Lives Lived and Lives Lost - Portsmouth and the Great War


The Casey family name almost certainly originated in Ireland but in George Gordon's case every member of his immediate family were born in Portsmouth. This doesn't necessarily mean that their history is easy to trace as his father, Patrick Albert Casey and quite possibly his grandfather were in the navy and often at sea, especially when the censuses were taken.
It is known that Patrick Albert was born in Portsmouth in 1863 but he was not present in the UK for the 1871 census, possibly because his father was in the navy and had taken his family with him on an overseas posting. By the time of the next census in 1881 Patrick Albert had himself joined the navy and was serving overseas as a Domestic 3rd Class aboard HMS Esk. The family emerge from the mist, at least partially, in 1884 when Patrick Albert married Alice Gallery. Unfortunately, there is no record of Alice Gallery anywhere in the UK prior to that date, not even in the Birth registers.
Patrick and Alice set up home at 38 Curtis Terrace where their children George Gordon and Victor Harold were born in 1887 and 1889 respectively. At the 1891 census Patrick Albert was again at sea as he was for the 1901 census which listed Alice and the boys at 22 Thorncroft Road.

In the meantime 1899 had seen George Gordon commence attendance at the Higher Grade School on Victoria Road North on a Mayor's Scholarships to what was then the "Organised Science" division of the School. After three years of highly creditable work as a scholar he left to become a pupil teacher under the Local Education Authority. Beginning in September, 1905, he later spent two years at the Isleworth Training College, and finished this period by securing a place in the first class at the Teacher's Certificate Examination.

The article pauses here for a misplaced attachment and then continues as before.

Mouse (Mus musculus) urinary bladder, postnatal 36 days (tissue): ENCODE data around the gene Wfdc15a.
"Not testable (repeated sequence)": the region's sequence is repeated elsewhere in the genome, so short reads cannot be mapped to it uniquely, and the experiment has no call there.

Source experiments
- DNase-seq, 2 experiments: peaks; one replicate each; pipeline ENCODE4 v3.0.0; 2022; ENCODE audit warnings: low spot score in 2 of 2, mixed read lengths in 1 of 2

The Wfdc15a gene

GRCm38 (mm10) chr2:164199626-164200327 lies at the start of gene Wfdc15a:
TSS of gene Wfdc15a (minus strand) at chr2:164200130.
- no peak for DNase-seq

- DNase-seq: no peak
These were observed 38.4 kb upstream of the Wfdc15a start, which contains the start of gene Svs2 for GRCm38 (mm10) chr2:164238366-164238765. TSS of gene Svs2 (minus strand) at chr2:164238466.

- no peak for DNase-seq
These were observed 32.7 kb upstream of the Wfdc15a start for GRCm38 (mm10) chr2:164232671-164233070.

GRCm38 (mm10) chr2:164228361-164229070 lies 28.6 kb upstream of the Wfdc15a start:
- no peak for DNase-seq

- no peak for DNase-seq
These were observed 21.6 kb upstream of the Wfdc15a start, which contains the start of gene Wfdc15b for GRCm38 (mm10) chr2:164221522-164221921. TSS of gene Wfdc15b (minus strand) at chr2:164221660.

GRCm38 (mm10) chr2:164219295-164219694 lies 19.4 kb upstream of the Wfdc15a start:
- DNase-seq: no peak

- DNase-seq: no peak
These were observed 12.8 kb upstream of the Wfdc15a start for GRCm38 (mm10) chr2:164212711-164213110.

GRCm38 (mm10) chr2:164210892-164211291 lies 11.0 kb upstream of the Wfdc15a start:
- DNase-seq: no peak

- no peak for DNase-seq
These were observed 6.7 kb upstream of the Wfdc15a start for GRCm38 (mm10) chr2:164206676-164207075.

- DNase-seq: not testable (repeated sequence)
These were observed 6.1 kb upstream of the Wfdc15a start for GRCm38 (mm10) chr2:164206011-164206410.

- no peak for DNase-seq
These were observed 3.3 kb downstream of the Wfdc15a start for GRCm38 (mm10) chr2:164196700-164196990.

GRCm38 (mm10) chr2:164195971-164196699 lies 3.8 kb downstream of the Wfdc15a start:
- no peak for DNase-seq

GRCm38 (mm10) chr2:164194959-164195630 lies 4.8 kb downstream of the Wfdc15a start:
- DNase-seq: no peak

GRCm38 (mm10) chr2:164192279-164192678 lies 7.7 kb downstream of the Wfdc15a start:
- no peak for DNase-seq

At the 1911 census, George Gordon is listed as still living at home with his parents and brother, though the home itself had been re-located to 43 Frensham Road in Southsea. His occupation was recorded as a teacher for the Corporation, whereas Patrick Albert had by then retired from the navy and was present for his first census.
On the outbreak of war George Gordon set aside his work as Assistant Master in the Bishop's Waltham Elementary School to become a Gunner in the Territorial Division of the R.G.A. After a short time spent at the Spit Bank Fort off Portsmouth he fell sick, and following an operation, died on 29th November, 1914, when 27 years of age. The military funeral at Milton Cemetery was attended by an unusual number of officers, who elected thus to express their regret at his loss and their appreciation of his worth.
The photograph above was taken from a WW1 memorial booklet published by Southern Grammar School. Extracts also appear above.
The Commonwealth War Graves Commission (CWGC) lists Gunner GG Casey, (656), Royal Garrison Artillery, died on 29/11/1914. Buried in Portsmouth (Milton) Cemetery (Grave Ref: G.18.29).
Gordon Casey is remembered on the Southern Grammar School WW1 Memorial and on the Cenotaph. He is not listed in the 'National Roll of the Great War'.
Tim Backhouse
June 2014